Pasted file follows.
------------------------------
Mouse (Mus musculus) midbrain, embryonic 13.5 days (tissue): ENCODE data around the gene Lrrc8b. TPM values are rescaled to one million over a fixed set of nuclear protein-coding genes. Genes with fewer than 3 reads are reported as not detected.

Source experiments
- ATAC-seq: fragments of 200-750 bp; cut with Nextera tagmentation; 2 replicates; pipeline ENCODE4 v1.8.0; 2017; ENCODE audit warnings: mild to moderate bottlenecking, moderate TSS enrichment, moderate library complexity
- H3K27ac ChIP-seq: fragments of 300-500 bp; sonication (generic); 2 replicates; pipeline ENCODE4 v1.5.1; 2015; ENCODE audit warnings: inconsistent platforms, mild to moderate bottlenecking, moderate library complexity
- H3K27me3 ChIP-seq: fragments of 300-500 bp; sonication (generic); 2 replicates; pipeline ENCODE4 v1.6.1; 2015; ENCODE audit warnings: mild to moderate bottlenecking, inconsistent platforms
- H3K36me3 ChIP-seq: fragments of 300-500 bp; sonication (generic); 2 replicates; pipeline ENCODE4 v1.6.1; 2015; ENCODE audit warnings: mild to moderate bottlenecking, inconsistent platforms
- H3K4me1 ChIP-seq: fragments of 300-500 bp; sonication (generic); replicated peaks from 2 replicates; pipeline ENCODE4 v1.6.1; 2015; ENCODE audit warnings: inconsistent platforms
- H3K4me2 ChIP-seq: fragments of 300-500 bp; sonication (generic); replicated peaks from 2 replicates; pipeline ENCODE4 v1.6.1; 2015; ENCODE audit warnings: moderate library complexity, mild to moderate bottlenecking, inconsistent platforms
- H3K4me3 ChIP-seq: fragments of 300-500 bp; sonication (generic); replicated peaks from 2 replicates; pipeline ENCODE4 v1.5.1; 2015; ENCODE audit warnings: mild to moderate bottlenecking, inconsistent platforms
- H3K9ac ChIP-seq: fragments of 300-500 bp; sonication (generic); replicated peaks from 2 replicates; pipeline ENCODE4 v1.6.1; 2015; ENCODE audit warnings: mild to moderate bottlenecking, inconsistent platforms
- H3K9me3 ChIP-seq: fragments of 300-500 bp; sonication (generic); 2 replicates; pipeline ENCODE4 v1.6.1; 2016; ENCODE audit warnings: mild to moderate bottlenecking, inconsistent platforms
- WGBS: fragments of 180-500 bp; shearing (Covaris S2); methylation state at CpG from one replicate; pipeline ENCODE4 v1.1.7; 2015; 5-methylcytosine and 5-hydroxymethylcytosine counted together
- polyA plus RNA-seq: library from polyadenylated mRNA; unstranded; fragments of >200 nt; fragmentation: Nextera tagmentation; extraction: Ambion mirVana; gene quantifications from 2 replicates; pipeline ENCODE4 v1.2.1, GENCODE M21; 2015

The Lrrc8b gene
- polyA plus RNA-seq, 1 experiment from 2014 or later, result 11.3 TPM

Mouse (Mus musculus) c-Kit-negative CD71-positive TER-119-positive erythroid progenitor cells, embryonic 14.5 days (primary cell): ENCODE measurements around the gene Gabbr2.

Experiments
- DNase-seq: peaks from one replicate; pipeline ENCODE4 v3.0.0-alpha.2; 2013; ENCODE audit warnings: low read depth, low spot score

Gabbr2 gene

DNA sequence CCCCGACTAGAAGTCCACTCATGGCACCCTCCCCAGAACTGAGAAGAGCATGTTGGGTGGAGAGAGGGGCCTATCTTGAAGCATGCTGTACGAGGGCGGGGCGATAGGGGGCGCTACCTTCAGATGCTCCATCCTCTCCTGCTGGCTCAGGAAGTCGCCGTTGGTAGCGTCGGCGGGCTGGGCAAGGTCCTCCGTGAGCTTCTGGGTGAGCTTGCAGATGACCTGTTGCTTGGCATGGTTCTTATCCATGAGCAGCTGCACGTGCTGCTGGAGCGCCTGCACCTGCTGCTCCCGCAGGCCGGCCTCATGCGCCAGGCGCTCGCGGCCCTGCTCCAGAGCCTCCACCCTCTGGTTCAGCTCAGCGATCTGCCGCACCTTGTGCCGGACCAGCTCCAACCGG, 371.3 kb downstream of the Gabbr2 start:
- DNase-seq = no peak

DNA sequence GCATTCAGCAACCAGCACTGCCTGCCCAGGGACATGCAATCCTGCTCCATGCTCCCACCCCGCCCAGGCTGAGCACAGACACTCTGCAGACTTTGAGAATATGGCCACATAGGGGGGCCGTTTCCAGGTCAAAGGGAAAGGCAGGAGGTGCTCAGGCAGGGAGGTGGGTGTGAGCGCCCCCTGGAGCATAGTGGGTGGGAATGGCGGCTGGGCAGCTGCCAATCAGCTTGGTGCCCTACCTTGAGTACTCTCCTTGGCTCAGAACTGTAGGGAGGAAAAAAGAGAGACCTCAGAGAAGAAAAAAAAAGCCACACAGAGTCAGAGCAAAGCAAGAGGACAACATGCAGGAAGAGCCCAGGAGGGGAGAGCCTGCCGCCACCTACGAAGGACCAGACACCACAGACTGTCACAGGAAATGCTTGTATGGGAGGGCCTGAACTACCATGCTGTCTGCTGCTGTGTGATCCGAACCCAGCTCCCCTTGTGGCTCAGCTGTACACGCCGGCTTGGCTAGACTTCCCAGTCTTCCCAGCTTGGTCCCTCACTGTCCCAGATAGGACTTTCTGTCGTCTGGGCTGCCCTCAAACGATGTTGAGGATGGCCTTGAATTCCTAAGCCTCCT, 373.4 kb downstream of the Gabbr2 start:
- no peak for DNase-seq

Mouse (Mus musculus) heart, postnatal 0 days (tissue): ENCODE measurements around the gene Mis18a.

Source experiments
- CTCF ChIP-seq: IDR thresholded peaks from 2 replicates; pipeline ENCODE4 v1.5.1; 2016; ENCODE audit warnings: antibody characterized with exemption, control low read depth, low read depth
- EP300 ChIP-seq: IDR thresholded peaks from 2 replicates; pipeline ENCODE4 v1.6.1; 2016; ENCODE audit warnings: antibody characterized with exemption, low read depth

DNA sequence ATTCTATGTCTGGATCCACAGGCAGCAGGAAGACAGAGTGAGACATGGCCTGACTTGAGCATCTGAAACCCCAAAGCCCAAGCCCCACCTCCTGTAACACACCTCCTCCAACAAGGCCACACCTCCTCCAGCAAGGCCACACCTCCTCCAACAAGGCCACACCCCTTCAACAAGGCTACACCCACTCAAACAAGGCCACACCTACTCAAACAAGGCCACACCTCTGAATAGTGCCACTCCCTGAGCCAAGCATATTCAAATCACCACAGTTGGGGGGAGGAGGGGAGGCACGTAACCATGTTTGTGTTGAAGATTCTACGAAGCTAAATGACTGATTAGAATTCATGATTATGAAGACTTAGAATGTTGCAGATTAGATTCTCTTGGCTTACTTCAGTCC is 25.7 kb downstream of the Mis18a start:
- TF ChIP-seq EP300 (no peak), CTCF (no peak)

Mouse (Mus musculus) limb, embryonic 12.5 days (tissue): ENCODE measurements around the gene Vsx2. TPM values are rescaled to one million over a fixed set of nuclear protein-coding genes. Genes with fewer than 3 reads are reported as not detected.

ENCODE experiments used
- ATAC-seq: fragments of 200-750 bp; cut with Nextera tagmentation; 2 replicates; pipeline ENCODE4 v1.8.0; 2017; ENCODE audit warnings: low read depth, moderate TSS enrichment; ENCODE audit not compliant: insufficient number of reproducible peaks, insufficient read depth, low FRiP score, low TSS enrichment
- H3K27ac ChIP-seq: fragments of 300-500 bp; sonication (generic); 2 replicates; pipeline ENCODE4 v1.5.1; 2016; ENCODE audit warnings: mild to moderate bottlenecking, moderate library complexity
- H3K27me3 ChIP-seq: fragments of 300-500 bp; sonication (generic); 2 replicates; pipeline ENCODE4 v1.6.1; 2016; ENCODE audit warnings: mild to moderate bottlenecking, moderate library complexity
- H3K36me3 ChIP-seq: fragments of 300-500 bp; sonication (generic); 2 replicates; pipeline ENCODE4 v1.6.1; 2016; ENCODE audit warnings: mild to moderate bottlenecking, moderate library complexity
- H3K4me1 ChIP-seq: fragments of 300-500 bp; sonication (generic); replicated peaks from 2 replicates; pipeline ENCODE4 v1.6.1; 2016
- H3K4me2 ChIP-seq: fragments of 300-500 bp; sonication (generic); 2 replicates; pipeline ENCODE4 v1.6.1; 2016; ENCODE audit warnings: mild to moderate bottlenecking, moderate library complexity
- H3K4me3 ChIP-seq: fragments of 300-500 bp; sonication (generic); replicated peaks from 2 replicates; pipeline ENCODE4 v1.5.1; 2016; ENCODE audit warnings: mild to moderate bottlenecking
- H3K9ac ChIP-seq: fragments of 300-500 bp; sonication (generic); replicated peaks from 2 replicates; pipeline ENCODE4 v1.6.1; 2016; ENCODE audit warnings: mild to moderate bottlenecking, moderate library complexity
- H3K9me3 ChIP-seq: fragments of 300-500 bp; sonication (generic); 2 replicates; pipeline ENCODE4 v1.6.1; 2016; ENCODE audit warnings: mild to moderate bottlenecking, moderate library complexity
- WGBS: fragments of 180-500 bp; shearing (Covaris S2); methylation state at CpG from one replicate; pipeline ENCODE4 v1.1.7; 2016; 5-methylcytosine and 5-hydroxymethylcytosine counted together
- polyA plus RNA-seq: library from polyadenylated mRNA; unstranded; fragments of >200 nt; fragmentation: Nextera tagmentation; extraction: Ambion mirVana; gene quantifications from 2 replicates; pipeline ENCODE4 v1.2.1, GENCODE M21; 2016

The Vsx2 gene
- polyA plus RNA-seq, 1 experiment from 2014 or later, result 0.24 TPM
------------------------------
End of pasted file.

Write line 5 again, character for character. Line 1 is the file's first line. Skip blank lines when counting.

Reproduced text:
- H3K27me3 ChIP-seq: fragments of 300-500 bp; sonication (generic); 2 replicates; pipeline ENCODE4 v1.6.1; 2015; ENCODE audit warnings: mild to moderate bottlenecking, inconsistent platforms